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Happy International Day for Biological Diversity!

You didn’t know May 22 was the International Day for Biological Diversity? That’s OK. Neither did I when I started planning this week’s Fresh Five to be about biodiversity. Talk about good timing! We couldn’t let this special day go by without acknowledgement, so your Fresh Five is coming early so you can celebrate IDB (as the cool kids at the UN call it) with activities to help you think about biodiversity in your neighborhood, on the farm, and in the world.

Biodiversity is, essentially, all the different kinds of plants, animals, fungi, and microorganisms in an ecosystem. Having a wide variety of living things in a ecosystem makes it more resilient and able to handle change. As humans, like all animals, we rely on other living things for food, clothing, shelter, medicine, and more, meaning that maintaining healthy ecosystems isn’t just about keeping the oceans healthy for whales or the forest healthy for moose (though whales and moose are important!). It’s also about keeping the world healthy for us.

Here are five ways to explore and celebrate biodiversity this week.

Make an Ecosystem Web

Fresh Roots grown (mainly) vegetables on our schoolyard farms. Our farmers plant rows of peas, squash, chard, lettuce, parsley, and more. We can grow nearly 100 different varieties of plants in a single season! That might sounds like a lot of biodiversity, but plants and farmers are just a small part of the whole biological picture. Discover how everything from crows to fungus to the air around us contributes to the biodiversity of our farm. We do versions of this activity with kids as young as 8 all the way through adults. (Hint – making the web is only the start of the discussion!)

Farm Ecosystem Web Activity Guide

 

Be a Biodiversity Detective

Biodiversity isn’t just on the farm, though – it’s all around us! This activity from VanDusen Botanical Garden will help you seek out the biodiversity in you yard, neighborhood, or local park. You might use it on a casual stroll, or make it a game and see how many different living things your can find in 10 minutes. And if you find something you don’t recognize, this could be great time to pull out the Seek app from our Earth Day Fresh Five.

Biodiversity Detectives Teacher Guide
Biodiversity Detectives Student Worksheet

 

Join the Bird Blitz

Working primarily from home for the last couple of months has given me more insight on my neighborhood birds. There is a family of European starlings who nest in my neighbor’s rafters every spring (and wake me up at sunrise every day). The black-capped chickadees love to hang out on the apple tree in the backyard. The house finches and sparrows mostly stay across the alley in the blackberries, but will sometimes come over if there’s any weeds that have gone to seed. Crows come by occasionally, and on special days the neighborhood ravens will fly over. Gulls like to sit on the roof of the church behind my house, and every once in a while, a bald eagle can be spotted soaring overhead. And that’s just in my urban backyard without any sort of bird feeder!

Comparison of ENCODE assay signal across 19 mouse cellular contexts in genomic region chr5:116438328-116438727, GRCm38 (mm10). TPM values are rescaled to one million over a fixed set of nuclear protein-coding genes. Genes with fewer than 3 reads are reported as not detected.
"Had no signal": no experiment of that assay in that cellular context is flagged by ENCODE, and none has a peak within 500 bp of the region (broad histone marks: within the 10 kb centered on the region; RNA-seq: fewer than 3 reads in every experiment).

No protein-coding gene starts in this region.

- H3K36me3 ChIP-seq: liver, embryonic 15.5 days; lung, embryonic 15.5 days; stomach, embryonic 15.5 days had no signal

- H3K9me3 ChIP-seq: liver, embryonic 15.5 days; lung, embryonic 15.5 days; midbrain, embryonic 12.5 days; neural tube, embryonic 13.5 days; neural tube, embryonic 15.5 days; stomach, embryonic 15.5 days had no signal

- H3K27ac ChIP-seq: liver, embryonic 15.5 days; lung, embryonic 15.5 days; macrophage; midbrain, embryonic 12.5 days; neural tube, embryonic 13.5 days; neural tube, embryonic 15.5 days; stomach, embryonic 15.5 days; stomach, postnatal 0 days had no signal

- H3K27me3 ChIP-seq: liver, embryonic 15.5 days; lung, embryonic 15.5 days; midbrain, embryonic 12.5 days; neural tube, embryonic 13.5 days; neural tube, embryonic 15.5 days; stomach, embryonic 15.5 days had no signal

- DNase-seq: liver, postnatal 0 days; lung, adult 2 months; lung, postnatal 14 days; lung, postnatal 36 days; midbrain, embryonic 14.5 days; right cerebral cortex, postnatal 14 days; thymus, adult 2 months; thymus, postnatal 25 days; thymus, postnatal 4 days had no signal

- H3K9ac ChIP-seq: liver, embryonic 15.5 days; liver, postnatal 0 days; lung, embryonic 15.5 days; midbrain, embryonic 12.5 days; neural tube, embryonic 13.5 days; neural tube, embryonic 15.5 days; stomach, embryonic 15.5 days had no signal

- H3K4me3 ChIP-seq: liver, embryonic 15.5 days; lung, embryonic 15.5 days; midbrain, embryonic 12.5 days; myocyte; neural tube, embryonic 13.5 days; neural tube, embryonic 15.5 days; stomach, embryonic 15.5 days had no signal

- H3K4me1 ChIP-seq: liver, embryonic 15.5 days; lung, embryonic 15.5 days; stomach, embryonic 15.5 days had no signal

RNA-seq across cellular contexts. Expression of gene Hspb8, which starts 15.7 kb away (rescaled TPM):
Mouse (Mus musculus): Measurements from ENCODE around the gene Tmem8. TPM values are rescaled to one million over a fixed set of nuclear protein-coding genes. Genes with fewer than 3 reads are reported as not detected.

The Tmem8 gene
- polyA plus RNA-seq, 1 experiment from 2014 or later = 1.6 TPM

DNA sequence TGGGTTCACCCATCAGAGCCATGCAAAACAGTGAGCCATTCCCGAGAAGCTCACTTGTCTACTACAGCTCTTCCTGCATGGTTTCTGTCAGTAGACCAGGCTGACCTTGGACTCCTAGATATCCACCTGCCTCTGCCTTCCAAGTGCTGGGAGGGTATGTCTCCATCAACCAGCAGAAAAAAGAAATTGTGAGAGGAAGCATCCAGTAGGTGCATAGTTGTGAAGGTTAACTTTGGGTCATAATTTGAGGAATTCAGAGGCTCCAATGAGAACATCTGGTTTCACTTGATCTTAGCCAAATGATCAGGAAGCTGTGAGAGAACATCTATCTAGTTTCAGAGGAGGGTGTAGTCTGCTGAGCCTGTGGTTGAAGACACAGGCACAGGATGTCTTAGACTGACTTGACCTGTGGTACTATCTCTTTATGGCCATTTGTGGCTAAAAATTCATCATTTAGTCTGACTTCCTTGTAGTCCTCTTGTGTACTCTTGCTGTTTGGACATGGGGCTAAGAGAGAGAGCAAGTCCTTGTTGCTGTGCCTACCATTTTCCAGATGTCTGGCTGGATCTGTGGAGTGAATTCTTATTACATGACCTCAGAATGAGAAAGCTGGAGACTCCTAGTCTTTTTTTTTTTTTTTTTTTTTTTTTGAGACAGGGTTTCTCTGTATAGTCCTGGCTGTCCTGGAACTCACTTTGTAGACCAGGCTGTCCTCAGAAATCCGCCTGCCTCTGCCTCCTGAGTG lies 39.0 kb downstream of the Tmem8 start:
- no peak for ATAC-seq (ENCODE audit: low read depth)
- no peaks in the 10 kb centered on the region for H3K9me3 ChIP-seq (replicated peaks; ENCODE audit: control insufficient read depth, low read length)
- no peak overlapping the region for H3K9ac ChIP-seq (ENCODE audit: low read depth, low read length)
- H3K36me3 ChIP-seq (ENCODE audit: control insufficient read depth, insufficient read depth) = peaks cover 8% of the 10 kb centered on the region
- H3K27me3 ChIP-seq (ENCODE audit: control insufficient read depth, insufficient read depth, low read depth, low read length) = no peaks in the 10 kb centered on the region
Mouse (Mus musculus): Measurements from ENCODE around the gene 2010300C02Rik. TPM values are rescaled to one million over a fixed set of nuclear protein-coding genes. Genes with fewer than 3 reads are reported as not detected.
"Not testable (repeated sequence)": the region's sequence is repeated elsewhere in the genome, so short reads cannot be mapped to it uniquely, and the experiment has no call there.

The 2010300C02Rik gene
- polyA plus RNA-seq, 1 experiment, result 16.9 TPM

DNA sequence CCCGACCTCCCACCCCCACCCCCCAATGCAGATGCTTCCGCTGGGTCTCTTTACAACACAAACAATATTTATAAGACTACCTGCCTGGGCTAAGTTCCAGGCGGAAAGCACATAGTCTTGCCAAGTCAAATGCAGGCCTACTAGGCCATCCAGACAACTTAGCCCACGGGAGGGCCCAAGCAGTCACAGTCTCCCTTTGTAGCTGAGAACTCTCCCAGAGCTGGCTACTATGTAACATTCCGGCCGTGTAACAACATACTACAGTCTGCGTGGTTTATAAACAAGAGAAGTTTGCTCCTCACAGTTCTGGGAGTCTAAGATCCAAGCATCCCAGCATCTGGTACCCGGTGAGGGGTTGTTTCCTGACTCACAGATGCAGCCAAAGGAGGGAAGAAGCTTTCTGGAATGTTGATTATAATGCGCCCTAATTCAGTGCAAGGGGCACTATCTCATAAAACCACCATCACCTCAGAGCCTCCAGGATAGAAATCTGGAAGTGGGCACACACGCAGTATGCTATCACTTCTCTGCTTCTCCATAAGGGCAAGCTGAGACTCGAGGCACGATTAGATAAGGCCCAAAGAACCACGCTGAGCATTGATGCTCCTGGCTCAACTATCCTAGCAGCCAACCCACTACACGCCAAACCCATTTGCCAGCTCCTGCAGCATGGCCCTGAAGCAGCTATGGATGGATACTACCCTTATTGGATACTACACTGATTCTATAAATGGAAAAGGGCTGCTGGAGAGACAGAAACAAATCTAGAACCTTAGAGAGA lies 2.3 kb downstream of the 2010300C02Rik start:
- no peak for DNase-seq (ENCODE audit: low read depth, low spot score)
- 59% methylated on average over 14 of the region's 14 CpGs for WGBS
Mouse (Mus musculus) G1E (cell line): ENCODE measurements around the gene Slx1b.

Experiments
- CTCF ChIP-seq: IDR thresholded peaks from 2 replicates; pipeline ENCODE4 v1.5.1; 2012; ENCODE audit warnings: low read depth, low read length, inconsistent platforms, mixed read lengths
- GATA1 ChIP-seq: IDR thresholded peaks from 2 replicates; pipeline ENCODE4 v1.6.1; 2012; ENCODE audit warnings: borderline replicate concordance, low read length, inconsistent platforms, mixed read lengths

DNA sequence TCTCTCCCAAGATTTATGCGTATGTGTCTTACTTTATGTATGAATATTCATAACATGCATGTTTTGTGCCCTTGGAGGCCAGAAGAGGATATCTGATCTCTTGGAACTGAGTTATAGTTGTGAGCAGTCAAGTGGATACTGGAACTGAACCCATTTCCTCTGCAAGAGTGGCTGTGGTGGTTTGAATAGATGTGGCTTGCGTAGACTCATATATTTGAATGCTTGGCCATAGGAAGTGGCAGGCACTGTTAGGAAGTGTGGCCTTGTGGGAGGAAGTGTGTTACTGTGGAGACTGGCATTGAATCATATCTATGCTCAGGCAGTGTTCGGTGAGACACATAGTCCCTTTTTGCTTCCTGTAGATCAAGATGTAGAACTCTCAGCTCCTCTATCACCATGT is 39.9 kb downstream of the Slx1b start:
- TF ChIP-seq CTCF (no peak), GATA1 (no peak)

Do you like watching your backyard birds? Scientists want to know what you’re seeing! The Schoolyard Bird Blitz is an annual bird survey organized by Birds Canada to get students looking for birds, and contributing to scientific knowledge about the prevalence of bird species across Canada. This year, they’ve switch gears from a Schoolyard Bird Blitz to a Backyard Bird Blitz so everyone can participate!

Bird Blitz at Home!

Build a Crow’s Nest

Crows can be trouble on the farm. They love yanking out newly planted started to get at the insects and worms in the freshly turned soil, and they’ve even been know to pull the protective covers off our plant babies. They dig trash out of the trash cans and throw it everywhere. And if you’ve ever walked under a crow’s nest during baby season, you’ve likely been dive bombed by the protective parents. But crows are also extremely intelligent tool-users, and will build relationships with humans who treat them kindly. (They are still wild animals, so please don’t try to make your neighborhood crow into a pet!) And, just like humans and other animals, they have complex relationships with the biodiversity of their ecosystems.

This activity from Science World will get you thinking like a crow! As you build you nest, think about what other types of life are necessary for crows to build their nests.

Crows Nest Activity

Make a Biodiverse Salad

I’m so glad that my local farmer’s market is open again! It was worth waiting in the long, physical-distanced line to get my local eggs, veggies, and a pastry treat. It will be even more exciting when Fresh Roots’ produce is available but that’s still a few weeks away. One of the things I got recently was some of the first local kale. I eat a lot of kale, in smoothies, sauteed with eggs, in pasta or soup, or in salads. Raw kale can be… a lot. Massaging your kale with a little salt, fat, and/or acid for a few minutes starts the mechanical process of breaking down those tough cell walls, making it easier for your body to digest, and makes it less bitter.

And there are so many ways you can top your massaged kale! I like a little red onion, feta, dried cranberries, grated carrots, and candied pecans in the fall, and snap peas, crumbled goat cheese, fresh strawberries, and toasted sliced almonds in the spring. Just like biodiversity is good for ecosystems, biodiversity of foods is good for our bodies! Different foods have different balances of of the energy and nutrients our bodies need to thrive, so mix up your salads, and have fun!

Massaged Kale Salad Recipe Card

Get out and celebrate diversity!

Kat

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